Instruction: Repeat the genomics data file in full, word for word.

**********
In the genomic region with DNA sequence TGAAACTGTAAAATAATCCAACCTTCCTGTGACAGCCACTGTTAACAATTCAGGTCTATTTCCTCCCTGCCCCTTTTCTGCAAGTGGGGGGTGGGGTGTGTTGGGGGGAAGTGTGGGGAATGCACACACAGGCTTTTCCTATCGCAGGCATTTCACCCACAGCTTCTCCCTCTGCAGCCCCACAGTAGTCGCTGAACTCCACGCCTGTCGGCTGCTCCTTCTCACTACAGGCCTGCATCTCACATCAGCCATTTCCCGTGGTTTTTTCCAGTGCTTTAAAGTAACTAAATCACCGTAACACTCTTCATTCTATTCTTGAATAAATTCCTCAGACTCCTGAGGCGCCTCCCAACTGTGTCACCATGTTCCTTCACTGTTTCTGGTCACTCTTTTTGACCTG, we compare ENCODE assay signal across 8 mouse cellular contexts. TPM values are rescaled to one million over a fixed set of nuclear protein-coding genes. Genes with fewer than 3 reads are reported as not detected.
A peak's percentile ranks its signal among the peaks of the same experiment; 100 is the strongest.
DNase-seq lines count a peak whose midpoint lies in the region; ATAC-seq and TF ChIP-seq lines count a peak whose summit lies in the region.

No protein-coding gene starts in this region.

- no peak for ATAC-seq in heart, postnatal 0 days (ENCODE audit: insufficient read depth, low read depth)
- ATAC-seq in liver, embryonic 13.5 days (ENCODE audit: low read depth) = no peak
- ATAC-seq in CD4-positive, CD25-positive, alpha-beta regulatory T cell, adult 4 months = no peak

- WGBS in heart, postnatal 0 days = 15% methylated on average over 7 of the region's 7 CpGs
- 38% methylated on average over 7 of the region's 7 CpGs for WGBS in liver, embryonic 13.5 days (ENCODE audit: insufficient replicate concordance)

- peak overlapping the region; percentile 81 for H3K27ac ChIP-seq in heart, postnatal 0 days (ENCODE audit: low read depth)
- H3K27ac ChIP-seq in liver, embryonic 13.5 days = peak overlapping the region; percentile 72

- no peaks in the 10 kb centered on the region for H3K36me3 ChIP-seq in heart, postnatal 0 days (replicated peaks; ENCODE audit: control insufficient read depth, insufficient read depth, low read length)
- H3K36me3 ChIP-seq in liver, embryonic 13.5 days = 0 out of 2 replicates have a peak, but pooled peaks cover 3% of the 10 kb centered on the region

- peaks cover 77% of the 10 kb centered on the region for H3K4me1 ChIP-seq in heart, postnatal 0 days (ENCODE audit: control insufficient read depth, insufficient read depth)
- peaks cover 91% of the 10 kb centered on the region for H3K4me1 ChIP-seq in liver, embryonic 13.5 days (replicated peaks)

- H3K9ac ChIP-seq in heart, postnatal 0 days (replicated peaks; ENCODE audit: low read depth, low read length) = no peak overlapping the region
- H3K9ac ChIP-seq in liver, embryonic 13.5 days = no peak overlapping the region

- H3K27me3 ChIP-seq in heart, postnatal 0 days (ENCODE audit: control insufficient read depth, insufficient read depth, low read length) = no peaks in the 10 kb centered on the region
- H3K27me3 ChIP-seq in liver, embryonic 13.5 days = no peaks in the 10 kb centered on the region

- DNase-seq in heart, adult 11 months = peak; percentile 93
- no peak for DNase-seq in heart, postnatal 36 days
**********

In the genomic region with DNA sequence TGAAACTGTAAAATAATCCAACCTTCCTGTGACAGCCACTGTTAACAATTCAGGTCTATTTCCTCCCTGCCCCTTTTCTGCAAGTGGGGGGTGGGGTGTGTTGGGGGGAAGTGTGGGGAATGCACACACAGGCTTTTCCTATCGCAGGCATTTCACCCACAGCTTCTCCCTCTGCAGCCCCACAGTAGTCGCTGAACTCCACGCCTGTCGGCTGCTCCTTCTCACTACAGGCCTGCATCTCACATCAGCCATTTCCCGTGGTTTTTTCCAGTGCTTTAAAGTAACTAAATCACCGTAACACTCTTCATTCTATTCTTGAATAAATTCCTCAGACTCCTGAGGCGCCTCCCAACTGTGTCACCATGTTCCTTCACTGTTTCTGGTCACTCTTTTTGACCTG, we compare ENCODE assay signal across 8 mouse cellular contexts. TPM values are rescaled to one million over a fixed set of nuclear protein-coding genes. Genes with fewer than 3 reads are reported as not detected.
A peak's percentile ranks its signal among the peaks of the same experiment; 100 is the strongest.
DNase-seq lines count a peak whose midpoint lies in the region; ATAC-seq and TF ChIP-seq lines count a peak whose summit lies in the region.

No protein-coding gene starts in this region.

- no peak for ATAC-seq in heart, postnatal 0 days (ENCODE audit: insufficient read depth, low read depth)
- ATAC-seq in liver, embryonic 13.5 days (ENCODE audit: low read depth) = no peak
- ATAC-seq in CD4-positive, CD25-positive, alpha-beta regulatory T cell, adult 4 months = no peak

- WGBS in heart, postnatal 0 days = 15% methylated on average over 7 of the region's 7 CpGs
- 38% methylated on average over 7 of the region's 7 CpGs for WGBS in liver, embryonic 13.5 days (ENCODE audit: insufficient replicate concordance)

- peak overlapping the region; percentile 81 for H3K27ac ChIP-seq in heart, postnatal 0 days (ENCODE audit: low read depth)
- H3K27ac ChIP-seq in liver, embryonic 13.5 days = peak overlapping the region; percentile 72

- no peaks in the 10 kb centered on the region for H3K36me3 ChIP-seq in heart, postnatal 0 days (replicated peaks; ENCODE audit: control insufficient read depth, insufficient read depth, low read length)
- H3K36me3 ChIP-seq in liver, embryonic 13.5 days = 0 out of 2 replicates have a peak, but pooled peaks cover 3% of the 10 kb centered on the region

- peaks cover 77% of the 10 kb centered on the region for H3K4me1 ChIP-seq in heart, postnatal 0 days (ENCODE audit: control insufficient read depth, insufficient read depth)
- peaks cover 91% of the 10 kb centered on the region for H3K4me1 ChIP-seq in liver, embryonic 13.5 days (replicated peaks)

- H3K9ac ChIP-seq in heart, postnatal 0 days (replicated peaks; ENCODE audit: low read depth, low read length) = no peak overlapping the region
- H3K9ac ChIP-seq in liver, embryonic 13.5 days = no peak overlapping the region

- H3K27me3 ChIP-seq in heart, postnatal 0 days (ENCODE audit: control insufficient read depth, insufficient read depth, low read length) = no peaks in the 10 kb centered on the region
- H3K27me3 ChIP-seq in liver, embryonic 13.5 days = no peaks in the 10 kb centered on the region

- DNase-seq in heart, adult 11 months = peak; percentile 93
- no peak for DNase-seq in heart, postnatal 36 days